Tesla’s (NASDAQ:TSLA) Battery Day outlined a path for the electric car maker to reduce its battery costs by as much as 56% over the next few years. Granted, achieving this milestone will likely take some time as per the company’s executives during the event, but if Tesla were to accomplish its targets, the electric car maker could end up achieving impressive gross margins, rivaling even industry leaders like Apple.
Data research and analytics firm Trefis recently shared a post about the electric car maker and how its battery technology could enable the company to widen its lead over its competitors in the automotive sector. As noted by the firm, Tesla’s 56% reduction in battery costs could boost the company’s Automotive Gross Margins by 800 basis points.
Tesla’s automotive gross margins are already industry-leading at about 21% in 2019, which was already more than Toyota’s, which stood at 17%. This was a notable accomplishment for Tesla, as the esteemed Japanese carmaker is already one of the industry’s most efficient automakers. In comparison, the automotive gross margins of fellow American carmaker General Motors stood at a more conservative 10%.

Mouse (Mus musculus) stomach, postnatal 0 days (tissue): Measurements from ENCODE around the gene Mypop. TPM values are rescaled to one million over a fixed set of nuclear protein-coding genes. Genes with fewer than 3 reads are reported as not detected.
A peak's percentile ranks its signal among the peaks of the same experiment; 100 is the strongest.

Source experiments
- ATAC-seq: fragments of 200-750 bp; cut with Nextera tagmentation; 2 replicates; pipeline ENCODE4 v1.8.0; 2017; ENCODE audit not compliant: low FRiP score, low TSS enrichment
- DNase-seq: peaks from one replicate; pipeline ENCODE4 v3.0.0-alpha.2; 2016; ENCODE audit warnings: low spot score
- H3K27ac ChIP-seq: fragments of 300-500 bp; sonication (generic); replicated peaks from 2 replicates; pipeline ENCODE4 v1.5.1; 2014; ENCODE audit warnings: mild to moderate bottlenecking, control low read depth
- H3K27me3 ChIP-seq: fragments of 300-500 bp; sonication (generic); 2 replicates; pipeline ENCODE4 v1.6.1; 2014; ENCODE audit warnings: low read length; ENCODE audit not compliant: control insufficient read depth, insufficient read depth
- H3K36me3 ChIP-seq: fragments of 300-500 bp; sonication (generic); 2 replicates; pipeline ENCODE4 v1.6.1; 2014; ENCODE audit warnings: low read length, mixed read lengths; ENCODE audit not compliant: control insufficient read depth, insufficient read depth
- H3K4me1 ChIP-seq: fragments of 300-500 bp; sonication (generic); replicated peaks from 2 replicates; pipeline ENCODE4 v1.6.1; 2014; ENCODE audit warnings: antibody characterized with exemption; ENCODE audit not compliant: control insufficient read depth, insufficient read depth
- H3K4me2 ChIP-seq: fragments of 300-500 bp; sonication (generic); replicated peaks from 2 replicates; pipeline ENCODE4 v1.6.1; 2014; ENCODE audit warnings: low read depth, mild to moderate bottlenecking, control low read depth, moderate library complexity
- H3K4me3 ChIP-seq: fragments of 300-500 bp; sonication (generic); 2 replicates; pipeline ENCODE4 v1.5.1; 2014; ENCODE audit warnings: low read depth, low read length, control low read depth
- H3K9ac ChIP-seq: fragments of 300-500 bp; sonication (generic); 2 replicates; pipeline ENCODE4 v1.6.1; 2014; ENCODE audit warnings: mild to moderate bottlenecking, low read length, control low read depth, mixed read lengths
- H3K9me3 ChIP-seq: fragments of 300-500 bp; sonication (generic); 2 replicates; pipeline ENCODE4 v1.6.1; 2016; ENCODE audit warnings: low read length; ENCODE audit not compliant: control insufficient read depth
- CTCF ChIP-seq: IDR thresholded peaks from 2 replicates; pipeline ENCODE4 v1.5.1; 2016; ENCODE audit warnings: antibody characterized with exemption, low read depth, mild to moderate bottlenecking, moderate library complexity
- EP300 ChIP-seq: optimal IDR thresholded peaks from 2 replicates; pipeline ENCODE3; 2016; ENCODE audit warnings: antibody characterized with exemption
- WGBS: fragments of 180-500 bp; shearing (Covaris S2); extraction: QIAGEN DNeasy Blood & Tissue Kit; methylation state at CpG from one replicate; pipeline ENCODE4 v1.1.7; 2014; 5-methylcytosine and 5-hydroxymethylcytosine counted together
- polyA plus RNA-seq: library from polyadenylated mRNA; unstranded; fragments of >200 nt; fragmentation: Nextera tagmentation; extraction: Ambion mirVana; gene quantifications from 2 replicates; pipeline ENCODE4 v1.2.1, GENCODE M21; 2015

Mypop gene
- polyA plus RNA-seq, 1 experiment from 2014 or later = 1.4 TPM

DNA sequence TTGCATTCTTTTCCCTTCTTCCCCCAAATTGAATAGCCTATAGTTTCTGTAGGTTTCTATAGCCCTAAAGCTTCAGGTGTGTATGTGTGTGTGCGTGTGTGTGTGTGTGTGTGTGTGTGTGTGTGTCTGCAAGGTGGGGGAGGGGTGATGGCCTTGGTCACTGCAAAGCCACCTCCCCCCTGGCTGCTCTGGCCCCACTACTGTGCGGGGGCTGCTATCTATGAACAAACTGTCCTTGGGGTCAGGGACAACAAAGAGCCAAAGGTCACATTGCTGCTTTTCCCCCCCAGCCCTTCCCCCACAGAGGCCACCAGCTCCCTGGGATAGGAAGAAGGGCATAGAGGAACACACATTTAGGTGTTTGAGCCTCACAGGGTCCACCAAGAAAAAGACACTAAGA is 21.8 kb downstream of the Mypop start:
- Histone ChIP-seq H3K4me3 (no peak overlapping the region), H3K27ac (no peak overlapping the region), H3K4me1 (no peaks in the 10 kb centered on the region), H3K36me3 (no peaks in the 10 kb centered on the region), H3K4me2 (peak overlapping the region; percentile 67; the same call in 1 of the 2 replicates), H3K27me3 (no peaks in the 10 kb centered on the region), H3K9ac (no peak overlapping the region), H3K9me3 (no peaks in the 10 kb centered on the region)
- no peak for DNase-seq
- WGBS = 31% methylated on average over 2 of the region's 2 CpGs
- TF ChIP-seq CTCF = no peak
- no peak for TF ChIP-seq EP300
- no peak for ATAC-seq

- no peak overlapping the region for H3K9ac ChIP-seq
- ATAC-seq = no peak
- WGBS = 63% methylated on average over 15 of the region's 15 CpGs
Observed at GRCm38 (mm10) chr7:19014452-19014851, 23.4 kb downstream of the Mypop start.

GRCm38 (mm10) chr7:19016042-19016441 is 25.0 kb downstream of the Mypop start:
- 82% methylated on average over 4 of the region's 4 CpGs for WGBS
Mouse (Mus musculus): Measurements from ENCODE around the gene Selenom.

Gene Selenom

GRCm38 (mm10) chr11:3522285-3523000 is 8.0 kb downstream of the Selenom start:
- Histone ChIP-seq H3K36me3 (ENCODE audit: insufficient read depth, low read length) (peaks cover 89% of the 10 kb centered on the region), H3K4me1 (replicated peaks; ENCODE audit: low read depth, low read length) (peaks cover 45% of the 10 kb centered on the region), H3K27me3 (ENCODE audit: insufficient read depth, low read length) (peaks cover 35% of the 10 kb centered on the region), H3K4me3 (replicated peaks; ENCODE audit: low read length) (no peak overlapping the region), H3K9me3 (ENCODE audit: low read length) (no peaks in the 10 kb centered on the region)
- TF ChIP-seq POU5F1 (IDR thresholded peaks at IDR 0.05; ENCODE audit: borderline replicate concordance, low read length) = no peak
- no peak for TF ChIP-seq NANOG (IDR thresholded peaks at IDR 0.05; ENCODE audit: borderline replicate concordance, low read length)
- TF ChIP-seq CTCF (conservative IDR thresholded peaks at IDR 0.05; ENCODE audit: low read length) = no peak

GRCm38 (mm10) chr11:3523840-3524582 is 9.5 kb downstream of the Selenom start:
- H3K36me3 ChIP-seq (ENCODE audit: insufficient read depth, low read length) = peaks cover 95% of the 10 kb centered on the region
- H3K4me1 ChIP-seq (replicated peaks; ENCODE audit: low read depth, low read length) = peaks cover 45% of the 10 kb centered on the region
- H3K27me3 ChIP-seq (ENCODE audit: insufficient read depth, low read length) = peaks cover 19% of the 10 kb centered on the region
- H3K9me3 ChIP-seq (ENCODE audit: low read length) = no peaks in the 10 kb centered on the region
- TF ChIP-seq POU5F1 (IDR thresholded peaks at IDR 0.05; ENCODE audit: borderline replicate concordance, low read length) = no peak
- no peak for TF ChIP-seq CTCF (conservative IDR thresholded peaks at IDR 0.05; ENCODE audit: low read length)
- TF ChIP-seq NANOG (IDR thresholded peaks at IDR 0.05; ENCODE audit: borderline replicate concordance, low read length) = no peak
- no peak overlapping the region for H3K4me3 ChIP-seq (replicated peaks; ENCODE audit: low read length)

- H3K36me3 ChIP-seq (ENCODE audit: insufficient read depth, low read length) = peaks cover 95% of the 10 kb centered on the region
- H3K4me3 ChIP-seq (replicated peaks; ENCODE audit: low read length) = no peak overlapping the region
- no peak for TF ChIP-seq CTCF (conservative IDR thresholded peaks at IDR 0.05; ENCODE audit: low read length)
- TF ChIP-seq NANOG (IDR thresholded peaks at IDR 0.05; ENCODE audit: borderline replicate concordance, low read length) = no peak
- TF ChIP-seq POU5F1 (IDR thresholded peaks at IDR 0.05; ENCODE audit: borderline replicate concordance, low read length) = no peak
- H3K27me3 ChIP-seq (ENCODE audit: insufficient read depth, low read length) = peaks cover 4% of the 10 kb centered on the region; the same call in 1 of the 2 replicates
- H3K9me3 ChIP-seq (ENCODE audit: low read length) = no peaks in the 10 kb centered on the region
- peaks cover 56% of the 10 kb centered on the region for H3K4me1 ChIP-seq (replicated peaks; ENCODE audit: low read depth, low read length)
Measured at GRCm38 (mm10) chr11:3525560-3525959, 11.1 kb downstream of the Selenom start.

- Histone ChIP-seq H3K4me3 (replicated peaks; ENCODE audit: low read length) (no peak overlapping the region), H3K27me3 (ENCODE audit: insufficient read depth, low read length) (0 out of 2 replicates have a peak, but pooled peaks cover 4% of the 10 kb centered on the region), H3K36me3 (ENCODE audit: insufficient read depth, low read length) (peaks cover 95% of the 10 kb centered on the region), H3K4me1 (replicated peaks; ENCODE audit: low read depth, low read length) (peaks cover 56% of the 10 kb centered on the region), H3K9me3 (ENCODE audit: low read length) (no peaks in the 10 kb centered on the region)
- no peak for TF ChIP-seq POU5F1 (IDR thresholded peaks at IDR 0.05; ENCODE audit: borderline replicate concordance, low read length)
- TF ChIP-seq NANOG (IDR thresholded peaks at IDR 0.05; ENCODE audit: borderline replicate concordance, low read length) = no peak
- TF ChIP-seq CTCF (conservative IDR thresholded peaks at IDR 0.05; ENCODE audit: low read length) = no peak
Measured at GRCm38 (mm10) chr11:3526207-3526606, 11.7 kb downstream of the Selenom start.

Trefis estimates that if Tesla meets its battery production goals and actually reduces its costs by 56%, the company could boost its automotive gross margins to 30%+ levels. This would allow the electric car maker to rival the roughly 32% Hardware Gross Margins of tech giant Apple, a company that’s considered a benchmark of sorts in the hardware segment.
While Tesla’s battery production goals are ambitious, the company has been putting in the effort to ensure that it is poised to take on its ambitious ramp into the cell production segment. Tesla has consistently reduced its battery costs over the years, and its innovations have allowed it to undercut the industry by about 20%, as per Trefis’ estimates.
Bloomberg New Energy Finance (BNEF) estimates that industry average battery costs have declined from $288 to $176 per kWh between 2016 and 2018. Provided that the data analytics firm’s estimates are accurate, Tesla’s battery costs have likely declined from around $230 per kWh in 2016 to $127 in 2019. With a 56% reduction, Tesla’s battery costs would then fall from an estimated $114 per kWh in 2020 to about $50 per kWh. That’s enough for Tesla’s vehicles to reach price parity with gas-powered vehicles, and more.